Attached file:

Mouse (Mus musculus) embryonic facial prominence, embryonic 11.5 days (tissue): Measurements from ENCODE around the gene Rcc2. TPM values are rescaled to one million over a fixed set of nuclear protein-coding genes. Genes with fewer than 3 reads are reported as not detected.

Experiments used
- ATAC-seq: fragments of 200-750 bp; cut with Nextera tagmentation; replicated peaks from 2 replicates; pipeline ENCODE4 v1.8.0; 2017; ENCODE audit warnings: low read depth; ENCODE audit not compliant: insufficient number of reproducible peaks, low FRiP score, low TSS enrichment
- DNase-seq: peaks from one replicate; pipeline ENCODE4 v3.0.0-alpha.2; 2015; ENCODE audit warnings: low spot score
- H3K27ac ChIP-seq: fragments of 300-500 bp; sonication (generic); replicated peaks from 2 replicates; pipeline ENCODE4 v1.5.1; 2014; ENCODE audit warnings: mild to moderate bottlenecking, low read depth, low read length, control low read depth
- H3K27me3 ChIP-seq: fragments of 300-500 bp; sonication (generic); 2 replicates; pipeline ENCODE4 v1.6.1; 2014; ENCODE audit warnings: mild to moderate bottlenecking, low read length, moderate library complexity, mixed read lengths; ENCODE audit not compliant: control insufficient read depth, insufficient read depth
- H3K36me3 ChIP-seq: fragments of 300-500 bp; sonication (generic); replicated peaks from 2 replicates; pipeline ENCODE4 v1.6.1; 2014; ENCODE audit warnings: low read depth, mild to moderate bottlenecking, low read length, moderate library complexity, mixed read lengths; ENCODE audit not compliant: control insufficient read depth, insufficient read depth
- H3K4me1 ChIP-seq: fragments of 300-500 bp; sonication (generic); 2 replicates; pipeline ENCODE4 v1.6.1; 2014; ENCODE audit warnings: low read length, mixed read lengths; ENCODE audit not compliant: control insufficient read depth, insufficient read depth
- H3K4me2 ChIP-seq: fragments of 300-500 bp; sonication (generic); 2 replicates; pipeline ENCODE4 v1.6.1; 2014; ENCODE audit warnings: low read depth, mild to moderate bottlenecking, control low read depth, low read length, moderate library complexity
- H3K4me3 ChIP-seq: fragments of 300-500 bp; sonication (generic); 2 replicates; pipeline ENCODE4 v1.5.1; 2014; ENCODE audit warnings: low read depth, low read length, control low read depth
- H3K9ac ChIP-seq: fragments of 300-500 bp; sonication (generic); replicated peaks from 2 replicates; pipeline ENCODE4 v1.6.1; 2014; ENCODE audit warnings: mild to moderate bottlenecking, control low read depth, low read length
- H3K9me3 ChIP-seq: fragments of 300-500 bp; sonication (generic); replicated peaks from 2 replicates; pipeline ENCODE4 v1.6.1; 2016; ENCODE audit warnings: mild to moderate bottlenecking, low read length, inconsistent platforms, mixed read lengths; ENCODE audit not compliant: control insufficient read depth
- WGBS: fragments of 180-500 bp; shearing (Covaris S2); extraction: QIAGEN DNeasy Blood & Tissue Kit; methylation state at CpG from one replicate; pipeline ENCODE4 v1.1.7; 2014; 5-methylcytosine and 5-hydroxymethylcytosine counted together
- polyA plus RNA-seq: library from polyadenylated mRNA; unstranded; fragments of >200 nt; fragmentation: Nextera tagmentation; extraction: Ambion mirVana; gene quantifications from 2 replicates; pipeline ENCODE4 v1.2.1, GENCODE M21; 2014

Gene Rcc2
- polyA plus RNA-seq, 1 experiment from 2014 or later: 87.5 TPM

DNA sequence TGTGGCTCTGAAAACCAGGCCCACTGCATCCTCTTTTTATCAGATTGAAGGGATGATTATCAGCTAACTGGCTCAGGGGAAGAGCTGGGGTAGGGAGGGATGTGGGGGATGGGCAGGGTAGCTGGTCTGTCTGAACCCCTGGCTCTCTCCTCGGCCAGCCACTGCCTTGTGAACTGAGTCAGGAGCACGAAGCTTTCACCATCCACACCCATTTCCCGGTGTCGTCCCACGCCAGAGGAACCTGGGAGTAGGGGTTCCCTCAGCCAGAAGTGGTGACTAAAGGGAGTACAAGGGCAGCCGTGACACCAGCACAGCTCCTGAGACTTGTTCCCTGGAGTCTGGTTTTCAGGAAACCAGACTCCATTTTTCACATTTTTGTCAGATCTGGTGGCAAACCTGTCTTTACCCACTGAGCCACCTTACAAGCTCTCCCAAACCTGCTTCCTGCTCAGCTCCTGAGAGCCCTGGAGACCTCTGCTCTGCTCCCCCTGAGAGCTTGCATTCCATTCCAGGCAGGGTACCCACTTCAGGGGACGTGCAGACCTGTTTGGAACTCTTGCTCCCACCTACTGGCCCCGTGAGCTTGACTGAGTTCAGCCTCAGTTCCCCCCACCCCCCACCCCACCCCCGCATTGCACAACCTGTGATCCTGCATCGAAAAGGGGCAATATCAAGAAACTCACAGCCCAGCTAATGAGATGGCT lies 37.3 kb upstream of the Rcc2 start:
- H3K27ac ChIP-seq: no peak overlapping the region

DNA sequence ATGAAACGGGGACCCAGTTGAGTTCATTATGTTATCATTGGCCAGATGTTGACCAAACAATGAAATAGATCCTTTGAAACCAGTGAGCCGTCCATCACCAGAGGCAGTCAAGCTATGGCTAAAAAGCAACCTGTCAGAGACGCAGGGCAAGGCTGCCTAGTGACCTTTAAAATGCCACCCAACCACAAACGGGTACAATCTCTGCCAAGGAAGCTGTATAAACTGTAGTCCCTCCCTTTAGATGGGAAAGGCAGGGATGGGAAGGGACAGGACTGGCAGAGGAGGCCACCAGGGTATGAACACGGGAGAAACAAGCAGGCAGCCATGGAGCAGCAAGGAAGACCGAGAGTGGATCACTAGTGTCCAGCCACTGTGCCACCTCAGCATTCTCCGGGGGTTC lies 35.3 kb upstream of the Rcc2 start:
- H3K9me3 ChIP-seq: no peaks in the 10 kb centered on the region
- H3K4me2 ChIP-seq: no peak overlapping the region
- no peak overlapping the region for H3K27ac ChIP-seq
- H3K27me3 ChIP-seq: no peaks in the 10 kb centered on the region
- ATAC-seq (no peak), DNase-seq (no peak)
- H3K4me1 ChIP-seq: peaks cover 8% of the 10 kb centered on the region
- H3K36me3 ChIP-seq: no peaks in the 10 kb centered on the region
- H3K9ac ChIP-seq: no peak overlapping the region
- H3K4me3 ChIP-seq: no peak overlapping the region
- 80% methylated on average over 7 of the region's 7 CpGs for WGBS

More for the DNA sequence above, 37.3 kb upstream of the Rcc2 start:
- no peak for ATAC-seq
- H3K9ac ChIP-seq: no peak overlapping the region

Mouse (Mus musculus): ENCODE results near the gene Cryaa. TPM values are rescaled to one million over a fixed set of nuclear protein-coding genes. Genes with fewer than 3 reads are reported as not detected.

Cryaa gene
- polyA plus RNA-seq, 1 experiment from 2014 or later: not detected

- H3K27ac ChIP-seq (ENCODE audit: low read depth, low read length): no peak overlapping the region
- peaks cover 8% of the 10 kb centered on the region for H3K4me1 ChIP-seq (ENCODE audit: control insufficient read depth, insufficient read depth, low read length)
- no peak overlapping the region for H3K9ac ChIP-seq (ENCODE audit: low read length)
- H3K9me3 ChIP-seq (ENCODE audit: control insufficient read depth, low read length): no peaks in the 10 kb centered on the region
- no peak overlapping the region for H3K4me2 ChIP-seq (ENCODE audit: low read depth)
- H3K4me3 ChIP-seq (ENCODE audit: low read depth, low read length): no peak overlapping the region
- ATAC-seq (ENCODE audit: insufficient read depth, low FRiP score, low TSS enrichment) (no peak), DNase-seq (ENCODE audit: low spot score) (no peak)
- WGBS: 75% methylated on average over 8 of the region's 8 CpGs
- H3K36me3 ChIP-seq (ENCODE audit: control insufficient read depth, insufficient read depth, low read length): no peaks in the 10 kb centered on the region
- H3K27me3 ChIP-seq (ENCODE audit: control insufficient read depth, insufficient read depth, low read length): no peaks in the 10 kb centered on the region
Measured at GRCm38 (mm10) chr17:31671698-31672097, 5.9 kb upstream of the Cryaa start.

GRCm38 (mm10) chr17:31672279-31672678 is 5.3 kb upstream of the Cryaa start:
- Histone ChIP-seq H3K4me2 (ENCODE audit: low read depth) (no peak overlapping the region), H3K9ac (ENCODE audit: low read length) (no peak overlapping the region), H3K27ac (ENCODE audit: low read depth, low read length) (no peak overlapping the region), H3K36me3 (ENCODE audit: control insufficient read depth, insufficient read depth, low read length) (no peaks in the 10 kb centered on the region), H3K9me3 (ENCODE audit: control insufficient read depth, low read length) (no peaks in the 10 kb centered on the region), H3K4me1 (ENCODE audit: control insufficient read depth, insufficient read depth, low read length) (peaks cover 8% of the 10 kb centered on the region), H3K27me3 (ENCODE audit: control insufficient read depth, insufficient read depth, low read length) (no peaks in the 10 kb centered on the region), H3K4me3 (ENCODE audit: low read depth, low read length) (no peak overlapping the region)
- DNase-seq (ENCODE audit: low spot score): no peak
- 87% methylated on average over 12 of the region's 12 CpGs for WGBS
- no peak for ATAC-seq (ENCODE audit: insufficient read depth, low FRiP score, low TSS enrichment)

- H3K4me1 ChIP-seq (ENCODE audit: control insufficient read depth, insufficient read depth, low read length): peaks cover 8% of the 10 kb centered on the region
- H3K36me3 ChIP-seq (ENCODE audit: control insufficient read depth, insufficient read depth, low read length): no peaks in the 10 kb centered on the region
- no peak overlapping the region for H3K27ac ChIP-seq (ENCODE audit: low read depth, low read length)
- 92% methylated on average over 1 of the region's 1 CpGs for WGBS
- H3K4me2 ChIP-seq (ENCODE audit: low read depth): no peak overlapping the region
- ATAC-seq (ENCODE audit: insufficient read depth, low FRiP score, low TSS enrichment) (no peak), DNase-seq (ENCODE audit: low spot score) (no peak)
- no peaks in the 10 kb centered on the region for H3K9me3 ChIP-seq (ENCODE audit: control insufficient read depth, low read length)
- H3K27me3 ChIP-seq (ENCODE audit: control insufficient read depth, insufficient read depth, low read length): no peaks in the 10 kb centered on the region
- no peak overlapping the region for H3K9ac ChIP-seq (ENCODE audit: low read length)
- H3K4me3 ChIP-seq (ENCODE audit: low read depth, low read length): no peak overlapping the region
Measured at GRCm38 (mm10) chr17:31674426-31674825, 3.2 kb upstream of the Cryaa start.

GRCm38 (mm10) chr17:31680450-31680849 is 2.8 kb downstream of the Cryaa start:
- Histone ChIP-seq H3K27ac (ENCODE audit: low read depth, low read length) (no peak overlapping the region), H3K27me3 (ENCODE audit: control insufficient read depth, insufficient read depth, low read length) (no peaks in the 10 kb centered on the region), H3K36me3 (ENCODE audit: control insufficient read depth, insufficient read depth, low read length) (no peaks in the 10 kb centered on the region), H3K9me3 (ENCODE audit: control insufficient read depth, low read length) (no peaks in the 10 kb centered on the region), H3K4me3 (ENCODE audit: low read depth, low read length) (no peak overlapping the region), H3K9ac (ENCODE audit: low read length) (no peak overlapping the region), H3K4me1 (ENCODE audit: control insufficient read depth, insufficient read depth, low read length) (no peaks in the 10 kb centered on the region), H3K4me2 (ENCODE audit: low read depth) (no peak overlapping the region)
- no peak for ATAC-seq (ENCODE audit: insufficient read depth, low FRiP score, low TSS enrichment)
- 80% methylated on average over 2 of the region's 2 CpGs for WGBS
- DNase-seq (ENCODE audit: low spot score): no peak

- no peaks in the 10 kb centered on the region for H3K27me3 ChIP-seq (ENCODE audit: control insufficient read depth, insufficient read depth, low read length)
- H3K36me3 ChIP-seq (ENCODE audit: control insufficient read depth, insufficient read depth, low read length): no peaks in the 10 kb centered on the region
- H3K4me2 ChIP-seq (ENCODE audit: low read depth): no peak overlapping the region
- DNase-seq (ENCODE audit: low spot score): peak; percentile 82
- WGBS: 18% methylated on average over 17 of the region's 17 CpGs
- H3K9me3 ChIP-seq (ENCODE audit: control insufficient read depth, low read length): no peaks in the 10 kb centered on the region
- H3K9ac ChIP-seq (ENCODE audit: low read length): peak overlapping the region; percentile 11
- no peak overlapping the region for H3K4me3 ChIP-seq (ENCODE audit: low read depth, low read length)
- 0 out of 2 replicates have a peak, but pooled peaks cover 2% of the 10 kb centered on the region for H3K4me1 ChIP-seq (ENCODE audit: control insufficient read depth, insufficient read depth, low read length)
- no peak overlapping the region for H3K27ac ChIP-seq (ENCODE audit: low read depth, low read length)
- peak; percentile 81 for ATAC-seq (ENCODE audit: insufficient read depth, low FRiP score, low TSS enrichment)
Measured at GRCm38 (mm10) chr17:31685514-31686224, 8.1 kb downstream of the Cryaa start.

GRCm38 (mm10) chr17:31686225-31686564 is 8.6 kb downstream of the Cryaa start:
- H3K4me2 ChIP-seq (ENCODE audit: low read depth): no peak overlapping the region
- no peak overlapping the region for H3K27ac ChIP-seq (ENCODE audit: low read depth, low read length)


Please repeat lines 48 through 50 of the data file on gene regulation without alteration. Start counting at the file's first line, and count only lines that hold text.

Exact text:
- Histone ChIP-seq H3K4me2 (ENCODE audit: low read depth) (no peak overlapping the region), H3K9ac (ENCODE audit: low read length) (no peak overlapping the region), H3K27ac (ENCODE audit: low read depth, low read length) (no peak overlapping the region), H3K36me3 (ENCODE audit: control insufficient read depth, insufficient read depth, low read length) (no peaks in the 10 kb centered on the region), H3K9me3 (ENCODE audit: control insufficient read depth, low read length) (no peaks in the 10 kb centered on the region), H3K4me1 (ENCODE audit: control insufficient read depth, insufficient read depth, low read length) (peaks cover 8% of the 10 kb centered on the region), H3K27me3 (ENCODE audit: control insufficient read depth, insufficient read depth, low read length) (no peaks in the 10 kb centered on the region), H3K4me3 (ENCODE audit: low read depth, low read length) (no peak overlapping the region)
- DNase-seq (ENCODE audit: low spot score): no peak
- 87% methylated on average over 12 of the region's 12 CpGs for WGBS